Comments on EPA’s catalyst policy are due 60 days following publication of EPA’s notice in the Federal Register.
EPA’s actions are consistent with its stepped up enforcement against tampering and defeat devices in response to what it characterizes as “widespread removal of vehicle emissions controls that are essential for achieving and maintaining the National Ambient Air Quality Standards.” The Trump EPA has elevated defeat device enforcement to EPA’s list of National Compliance Initiatives for 2020-2023.
EPA’s notice also comes on the heels of a November 20, 2020 EPA report finding that emissions controls have been removed from more than 550,000 diesel pickup trucks. EPA reports that these tampered trucks constitute about 15% of the national population of diesel trucks and have resulted in an air quality impact equivalent to adding more than 9 million non-tampered diesel pickup trucks to the road.
Regulated entities should expect tampering and defeat device enforcement to remain a priority for the Biden EPA because such enforcement has had bipartisan support. In light of EPA’s position that it will typically only consider documentation of a “reasonable basis” created at or before the time a potential violation occurs, companies should carefully evaluate whether they are collecting all necessary information to substantiate their reasonable bases to help facilitate a favorable resolution when faced with EPA’s exercise of enforcement discretion.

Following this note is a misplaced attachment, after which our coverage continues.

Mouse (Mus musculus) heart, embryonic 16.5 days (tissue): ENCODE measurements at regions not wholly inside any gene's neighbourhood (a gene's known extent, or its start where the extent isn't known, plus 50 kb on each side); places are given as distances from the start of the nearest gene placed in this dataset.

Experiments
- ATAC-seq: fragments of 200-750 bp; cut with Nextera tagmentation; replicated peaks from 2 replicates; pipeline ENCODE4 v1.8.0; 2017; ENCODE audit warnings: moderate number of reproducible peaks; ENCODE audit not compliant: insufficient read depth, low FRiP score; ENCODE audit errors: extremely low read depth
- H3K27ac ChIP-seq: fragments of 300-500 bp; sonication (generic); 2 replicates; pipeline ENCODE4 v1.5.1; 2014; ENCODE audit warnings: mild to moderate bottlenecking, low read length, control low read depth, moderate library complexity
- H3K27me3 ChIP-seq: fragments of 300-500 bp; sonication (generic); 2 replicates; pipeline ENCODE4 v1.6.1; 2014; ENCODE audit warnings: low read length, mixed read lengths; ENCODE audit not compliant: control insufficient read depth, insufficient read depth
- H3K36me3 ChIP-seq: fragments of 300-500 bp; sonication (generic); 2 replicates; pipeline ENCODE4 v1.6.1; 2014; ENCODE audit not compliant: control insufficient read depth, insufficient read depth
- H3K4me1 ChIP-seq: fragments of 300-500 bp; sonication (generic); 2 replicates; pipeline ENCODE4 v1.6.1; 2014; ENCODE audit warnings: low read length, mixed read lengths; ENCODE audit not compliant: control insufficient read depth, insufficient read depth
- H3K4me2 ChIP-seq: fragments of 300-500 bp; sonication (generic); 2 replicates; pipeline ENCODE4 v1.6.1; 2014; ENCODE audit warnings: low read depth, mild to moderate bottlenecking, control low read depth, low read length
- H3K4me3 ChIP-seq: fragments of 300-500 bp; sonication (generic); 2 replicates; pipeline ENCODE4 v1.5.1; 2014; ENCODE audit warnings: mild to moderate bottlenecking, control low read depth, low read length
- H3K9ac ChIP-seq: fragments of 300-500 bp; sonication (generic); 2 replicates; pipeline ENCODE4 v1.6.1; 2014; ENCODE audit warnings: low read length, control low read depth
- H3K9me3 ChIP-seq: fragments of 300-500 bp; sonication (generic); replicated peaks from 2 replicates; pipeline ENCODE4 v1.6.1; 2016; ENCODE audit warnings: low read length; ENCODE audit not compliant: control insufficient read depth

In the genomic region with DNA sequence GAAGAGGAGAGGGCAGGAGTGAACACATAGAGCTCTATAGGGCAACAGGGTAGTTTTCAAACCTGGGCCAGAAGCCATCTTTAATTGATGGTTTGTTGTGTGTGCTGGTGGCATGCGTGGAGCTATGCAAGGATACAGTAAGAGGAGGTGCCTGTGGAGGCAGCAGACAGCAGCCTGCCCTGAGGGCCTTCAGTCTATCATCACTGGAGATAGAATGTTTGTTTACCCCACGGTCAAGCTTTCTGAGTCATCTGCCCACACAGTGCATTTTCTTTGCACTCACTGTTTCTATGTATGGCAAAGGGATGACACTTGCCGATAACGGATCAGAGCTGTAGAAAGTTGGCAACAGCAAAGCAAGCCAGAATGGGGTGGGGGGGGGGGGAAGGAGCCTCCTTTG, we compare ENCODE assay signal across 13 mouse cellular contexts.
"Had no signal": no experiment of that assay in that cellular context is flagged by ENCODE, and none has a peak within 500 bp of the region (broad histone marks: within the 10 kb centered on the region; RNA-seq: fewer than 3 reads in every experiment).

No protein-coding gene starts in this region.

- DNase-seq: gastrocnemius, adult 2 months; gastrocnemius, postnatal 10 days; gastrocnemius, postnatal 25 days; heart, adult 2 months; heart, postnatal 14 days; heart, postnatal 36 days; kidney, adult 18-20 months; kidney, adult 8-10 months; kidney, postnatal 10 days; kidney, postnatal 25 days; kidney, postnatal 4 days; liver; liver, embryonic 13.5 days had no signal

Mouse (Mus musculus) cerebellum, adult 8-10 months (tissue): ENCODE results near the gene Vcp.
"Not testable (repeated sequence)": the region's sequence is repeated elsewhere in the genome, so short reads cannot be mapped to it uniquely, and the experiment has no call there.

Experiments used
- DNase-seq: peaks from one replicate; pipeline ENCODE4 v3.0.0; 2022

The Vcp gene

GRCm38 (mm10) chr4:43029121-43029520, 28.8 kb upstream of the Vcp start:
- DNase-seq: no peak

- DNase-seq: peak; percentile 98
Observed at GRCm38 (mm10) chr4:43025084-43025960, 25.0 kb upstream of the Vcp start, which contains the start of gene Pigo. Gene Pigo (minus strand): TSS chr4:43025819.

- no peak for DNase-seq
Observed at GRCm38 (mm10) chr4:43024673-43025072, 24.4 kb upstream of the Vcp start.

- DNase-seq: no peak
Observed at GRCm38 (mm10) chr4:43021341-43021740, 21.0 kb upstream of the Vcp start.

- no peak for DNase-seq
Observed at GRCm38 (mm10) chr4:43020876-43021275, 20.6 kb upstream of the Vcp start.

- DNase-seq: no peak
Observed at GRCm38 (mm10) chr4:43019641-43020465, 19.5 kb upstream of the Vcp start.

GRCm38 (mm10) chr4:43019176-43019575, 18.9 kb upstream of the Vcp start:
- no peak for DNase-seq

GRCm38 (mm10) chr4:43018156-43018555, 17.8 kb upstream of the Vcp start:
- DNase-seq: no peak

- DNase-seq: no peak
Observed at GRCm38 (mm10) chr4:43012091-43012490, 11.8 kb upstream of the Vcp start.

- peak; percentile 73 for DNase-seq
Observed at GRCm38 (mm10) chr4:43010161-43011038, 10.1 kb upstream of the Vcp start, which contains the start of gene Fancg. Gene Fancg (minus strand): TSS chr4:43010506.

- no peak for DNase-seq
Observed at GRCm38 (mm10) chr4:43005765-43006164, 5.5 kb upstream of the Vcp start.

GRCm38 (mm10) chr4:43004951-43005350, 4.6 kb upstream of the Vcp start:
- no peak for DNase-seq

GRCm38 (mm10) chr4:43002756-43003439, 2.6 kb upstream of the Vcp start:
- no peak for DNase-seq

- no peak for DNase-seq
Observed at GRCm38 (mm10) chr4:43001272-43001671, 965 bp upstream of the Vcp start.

Beveridge & Diamond’s Mobile Source Emissions group has experience in all aspects of mobile source emissions practice, including defeat device enforcement defense. For over two decades, the firm has engaged in a host of matters involving rulemakings, regulatory interpretation, compliance, enforcement, litigation, and advocacy with respect to automobiles and light-duty vehicles (gasoline, diesel, and electric), heavy-duty vehicles, non-road engines, and equipment/vehicles, and commercial aircraft and marine engines.